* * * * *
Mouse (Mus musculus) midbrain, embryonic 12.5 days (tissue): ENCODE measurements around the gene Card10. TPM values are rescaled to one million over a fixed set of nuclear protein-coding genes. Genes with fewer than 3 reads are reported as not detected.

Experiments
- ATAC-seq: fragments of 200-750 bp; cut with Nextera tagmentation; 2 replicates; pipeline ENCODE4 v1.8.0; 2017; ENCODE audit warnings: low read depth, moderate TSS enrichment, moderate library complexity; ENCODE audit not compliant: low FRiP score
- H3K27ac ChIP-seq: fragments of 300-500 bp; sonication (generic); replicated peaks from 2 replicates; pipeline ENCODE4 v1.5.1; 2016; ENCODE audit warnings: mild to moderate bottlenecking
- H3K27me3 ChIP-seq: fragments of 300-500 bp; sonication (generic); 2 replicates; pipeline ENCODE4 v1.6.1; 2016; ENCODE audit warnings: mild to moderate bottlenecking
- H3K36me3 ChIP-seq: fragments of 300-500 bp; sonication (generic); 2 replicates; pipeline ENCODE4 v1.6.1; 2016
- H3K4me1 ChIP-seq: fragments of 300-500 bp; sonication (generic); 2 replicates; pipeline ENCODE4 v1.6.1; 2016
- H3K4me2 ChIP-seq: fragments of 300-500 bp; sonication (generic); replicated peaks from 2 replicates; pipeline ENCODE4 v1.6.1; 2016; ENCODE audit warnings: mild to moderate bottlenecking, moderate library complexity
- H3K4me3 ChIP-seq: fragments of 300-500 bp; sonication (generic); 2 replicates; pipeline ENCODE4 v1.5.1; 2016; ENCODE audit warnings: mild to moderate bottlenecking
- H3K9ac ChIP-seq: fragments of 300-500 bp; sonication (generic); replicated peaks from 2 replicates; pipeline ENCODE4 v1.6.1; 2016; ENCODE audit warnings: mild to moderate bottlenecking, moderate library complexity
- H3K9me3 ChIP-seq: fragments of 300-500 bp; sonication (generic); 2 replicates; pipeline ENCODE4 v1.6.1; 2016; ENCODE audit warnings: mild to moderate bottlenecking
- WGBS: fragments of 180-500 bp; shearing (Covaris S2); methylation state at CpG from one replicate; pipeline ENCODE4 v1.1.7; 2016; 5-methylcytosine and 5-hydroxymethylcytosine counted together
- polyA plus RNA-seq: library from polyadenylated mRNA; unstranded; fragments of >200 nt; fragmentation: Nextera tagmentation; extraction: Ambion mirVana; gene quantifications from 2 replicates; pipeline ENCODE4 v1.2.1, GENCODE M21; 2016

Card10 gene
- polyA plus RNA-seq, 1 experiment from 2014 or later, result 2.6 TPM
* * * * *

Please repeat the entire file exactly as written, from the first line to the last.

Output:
Mouse (Mus musculus) midbrain, embryonic 12.5 days (tissue): ENCODE measurements around the gene Card10. TPM values are rescaled to one million over a fixed set of nuclear protein-coding genes. Genes with fewer than 3 reads are reported as not detected.

Experiments
- ATAC-seq: fragments of 200-750 bp; cut with Nextera tagmentation; 2 replicates; pipeline ENCODE4 v1.8.0; 2017; ENCODE audit warnings: low read depth, moderate TSS enrichment, moderate library complexity; ENCODE audit not compliant: low FRiP score
- H3K27ac ChIP-seq: fragments of 300-500 bp; sonication (generic); replicated peaks from 2 replicates; pipeline ENCODE4 v1.5.1; 2016; ENCODE audit warnings: mild to moderate bottlenecking
- H3K27me3 ChIP-seq: fragments of 300-500 bp; sonication (generic); 2 replicates; pipeline ENCODE4 v1.6.1; 2016; ENCODE audit warnings: mild to moderate bottlenecking
- H3K36me3 ChIP-seq: fragments of 300-500 bp; sonication (generic); 2 replicates; pipeline ENCODE4 v1.6.1; 2016
- H3K4me1 ChIP-seq: fragments of 300-500 bp; sonication (generic); 2 replicates; pipeline ENCODE4 v1.6.1; 2016
- H3K4me2 ChIP-seq: fragments of 300-500 bp; sonication (generic); replicated peaks from 2 replicates; pipeline ENCODE4 v1.6.1; 2016; ENCODE audit warnings: mild to moderate bottlenecking, moderate library complexity
- H3K4me3 ChIP-seq: fragments of 300-500 bp; sonication (generic); 2 replicates; pipeline ENCODE4 v1.5.1; 2016; ENCODE audit warnings: mild to moderate bottlenecking
- H3K9ac ChIP-seq: fragments of 300-500 bp; sonication (generic); replicated peaks from 2 replicates; pipeline ENCODE4 v1.6.1; 2016; ENCODE audit warnings: mild to moderate bottlenecking, moderate library complexity
- H3K9me3 ChIP-seq: fragments of 300-500 bp; sonication (generic); 2 replicates; pipeline ENCODE4 v1.6.1; 2016; ENCODE audit warnings: mild to moderate bottlenecking
- WGBS: fragments of 180-500 bp; shearing (Covaris S2); methylation state at CpG from one replicate; pipeline ENCODE4 v1.1.7; 2016; 5-methylcytosine and 5-hydroxymethylcytosine counted together
- polyA plus RNA-seq: library from polyadenylated mRNA; unstranded; fragments of >200 nt; fragmentation: Nextera tagmentation; extraction: Ambion mirVana; gene quantifications from 2 replicates; pipeline ENCODE4 v1.2.1, GENCODE M21; 2016

Card10 gene
- polyA plus RNA-seq, 1 experiment from 2014 or later, result 2.6 TPM